The Summer slide is an American expression for the effects that the long summer holiday have on the progress of students’ academic progress.
But what is that effect? I remember the summer breaks of my childhood as idyllic times. In my memory, it never rained, and the freedom we had was wonderful. I’m not sure it was the same for my mother. Childcare in those days was provided by grandparents and the extended family. I know I certainly had fun but what effect did those six weeks have on my education?
Every September, I dreaded the beginning of term although I loved school. So why was that?
The first day of term would see me seated at my desk realizing that I’d forgotten so much from the previous term. In the States, there are activities provided, and schemes that attempt to stop this slide back. So, what should parents and educators be looking to do here in the UK or indeed anywhere else that the schools are closed for six week holidays?
Helping children to enjoy reading is a huge advantage. They absorb information like a sponge absorbs water, so if they enjoy reading they will learn so much. Experts recommend that each child reads six books during the break. Books that are not too hard and not too easy. If your child can read most of a page, struggling only on a few words, then that level is OK. Talk to them about what they’ve read. The ability to recount a story is a much-needed skill.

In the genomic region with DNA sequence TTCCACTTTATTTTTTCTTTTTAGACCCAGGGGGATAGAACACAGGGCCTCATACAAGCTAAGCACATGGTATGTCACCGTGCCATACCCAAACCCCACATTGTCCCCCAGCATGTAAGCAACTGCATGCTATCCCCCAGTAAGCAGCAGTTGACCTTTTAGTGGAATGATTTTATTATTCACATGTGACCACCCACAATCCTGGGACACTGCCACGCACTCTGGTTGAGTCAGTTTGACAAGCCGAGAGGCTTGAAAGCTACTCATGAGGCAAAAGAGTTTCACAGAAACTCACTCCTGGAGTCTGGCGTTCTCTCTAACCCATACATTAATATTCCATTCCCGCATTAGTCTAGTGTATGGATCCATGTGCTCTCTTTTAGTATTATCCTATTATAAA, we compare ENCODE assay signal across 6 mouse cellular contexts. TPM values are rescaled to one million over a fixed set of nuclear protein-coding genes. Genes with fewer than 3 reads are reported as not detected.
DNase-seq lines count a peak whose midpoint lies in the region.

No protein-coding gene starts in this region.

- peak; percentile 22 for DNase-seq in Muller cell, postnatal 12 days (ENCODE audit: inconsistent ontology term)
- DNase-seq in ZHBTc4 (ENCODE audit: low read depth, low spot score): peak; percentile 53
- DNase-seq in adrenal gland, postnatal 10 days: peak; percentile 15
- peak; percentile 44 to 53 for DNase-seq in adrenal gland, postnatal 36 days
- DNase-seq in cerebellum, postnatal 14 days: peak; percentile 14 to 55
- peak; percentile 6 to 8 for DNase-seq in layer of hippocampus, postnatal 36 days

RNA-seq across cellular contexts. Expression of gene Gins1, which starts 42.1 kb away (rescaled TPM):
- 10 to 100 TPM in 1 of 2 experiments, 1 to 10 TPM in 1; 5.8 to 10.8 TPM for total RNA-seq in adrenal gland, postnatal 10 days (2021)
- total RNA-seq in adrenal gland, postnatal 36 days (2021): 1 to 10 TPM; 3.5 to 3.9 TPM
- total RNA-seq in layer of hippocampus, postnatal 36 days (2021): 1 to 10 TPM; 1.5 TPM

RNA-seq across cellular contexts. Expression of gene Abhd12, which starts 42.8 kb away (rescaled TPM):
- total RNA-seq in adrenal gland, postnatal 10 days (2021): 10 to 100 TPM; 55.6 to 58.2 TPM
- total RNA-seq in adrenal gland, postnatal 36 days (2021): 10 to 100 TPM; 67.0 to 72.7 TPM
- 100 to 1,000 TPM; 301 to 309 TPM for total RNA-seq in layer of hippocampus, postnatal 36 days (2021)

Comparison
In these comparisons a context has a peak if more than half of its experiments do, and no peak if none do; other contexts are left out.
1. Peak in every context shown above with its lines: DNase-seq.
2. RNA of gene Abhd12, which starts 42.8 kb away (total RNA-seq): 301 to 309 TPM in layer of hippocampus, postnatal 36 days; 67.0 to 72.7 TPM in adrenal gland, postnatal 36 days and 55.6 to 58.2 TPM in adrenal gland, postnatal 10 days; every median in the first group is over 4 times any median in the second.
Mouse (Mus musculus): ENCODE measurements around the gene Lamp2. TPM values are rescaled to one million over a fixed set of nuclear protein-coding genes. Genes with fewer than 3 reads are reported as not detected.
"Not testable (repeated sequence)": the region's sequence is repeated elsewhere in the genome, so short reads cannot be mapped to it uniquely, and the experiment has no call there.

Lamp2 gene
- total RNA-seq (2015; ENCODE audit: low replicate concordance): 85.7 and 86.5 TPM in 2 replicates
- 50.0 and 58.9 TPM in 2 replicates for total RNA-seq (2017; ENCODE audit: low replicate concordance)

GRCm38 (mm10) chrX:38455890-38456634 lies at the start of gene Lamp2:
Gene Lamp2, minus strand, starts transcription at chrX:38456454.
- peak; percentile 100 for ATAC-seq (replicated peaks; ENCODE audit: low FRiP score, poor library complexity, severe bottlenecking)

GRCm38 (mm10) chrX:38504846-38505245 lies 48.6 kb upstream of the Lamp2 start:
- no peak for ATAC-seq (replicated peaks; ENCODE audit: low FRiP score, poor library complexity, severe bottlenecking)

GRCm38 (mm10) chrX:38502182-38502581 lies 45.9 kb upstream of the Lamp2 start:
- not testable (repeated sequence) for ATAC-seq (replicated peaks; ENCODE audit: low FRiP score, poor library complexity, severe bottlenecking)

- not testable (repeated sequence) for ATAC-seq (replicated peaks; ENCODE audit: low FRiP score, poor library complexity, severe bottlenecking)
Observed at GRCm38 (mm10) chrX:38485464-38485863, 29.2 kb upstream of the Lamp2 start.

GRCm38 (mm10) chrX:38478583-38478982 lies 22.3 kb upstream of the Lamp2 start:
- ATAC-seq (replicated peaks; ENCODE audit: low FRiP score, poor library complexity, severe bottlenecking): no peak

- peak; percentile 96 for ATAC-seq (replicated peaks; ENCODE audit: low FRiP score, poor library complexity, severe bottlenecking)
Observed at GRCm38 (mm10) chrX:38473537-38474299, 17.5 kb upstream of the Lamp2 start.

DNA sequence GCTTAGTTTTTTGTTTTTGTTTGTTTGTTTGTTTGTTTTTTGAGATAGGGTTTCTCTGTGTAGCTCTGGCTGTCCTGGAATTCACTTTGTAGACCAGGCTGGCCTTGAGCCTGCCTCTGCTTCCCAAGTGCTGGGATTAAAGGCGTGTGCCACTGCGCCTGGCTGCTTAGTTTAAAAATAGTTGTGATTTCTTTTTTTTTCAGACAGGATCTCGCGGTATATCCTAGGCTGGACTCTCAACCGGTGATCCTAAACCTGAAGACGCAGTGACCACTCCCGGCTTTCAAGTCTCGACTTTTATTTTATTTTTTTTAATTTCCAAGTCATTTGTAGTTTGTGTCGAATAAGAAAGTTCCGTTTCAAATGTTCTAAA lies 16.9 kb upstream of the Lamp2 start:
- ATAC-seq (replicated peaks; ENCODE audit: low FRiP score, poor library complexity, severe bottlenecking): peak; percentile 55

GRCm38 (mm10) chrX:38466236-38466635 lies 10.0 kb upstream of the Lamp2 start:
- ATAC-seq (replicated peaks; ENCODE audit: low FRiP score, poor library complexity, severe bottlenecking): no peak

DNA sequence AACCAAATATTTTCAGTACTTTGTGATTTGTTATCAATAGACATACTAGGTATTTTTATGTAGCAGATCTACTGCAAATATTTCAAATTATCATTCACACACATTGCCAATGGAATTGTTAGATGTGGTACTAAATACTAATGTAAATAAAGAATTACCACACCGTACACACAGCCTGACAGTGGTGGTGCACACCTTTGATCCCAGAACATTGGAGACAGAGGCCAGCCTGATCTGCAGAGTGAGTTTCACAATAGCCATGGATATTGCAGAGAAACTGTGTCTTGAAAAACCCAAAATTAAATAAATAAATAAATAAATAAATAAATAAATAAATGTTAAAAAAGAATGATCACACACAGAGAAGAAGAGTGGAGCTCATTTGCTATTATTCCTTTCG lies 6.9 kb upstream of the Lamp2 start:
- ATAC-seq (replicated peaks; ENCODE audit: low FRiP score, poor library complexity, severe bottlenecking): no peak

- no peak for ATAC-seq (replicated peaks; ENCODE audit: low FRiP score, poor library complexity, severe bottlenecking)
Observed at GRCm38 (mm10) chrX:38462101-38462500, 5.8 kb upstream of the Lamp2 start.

Take the children out for a walk…without phones or other electronic distractions. Talk to them about what they see around them. Make up stories with them to fire their imagination. Use the environment to help them count and multiply in their heads. Five birds on the water? How many birds would you see if there were eight times as many?
When my lad was small we counted vegetables in the supermarket, discussed colours and even learnt about politics when buying produce from different countries.
Don’t let your children forget what they learnt last term There are tutors out there to help your child retain this knowledge and be excited to hit the ground running in September.